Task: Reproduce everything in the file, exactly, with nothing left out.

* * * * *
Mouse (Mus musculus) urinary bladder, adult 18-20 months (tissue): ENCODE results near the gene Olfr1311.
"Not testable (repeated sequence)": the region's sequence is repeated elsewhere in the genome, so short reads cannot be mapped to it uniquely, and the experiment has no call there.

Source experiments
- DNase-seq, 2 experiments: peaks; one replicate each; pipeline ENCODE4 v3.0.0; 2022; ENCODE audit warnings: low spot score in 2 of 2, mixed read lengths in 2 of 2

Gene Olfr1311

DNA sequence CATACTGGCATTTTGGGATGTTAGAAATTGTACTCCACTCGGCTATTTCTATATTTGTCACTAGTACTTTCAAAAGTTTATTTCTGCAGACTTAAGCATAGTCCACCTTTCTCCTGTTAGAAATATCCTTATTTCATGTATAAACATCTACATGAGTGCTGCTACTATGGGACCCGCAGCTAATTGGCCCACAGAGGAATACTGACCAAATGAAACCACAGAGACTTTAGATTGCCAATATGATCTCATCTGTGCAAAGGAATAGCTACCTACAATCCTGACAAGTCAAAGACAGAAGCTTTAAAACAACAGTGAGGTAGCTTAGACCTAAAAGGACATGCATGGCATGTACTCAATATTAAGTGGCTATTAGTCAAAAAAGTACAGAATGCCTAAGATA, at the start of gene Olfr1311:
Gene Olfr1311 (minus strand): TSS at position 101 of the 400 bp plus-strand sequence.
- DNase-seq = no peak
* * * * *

Mouse (Mus musculus) urinary bladder, adult 18-20 months (tissue): ENCODE results near the gene Olfr1311.
"Not testable (repeated sequence)": the region's sequence is repeated elsewhere in the genome, so short reads cannot be mapped to it uniquely, and the experiment has no call there.

Source experiments
- DNase-seq, 2 experiments: peaks; one replicate each; pipeline ENCODE4 v3.0.0; 2022; ENCODE audit warnings: low spot score in 2 of 2, mixed read lengths in 2 of 2

Gene Olfr1311

DNA sequence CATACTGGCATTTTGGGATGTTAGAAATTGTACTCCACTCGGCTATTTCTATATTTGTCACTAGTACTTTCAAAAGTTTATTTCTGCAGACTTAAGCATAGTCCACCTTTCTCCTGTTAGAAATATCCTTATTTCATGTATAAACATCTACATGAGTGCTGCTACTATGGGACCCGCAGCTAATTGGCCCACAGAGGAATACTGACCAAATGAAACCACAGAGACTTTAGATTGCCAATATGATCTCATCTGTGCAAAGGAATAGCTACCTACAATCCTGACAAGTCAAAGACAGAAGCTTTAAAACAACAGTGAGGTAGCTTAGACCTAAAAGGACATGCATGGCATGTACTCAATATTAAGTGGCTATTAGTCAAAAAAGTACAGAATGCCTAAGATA, at the start of gene Olfr1311:
Gene Olfr1311 (minus strand): TSS at position 101 of the 400 bp plus-strand sequence.
- DNase-seq = no peak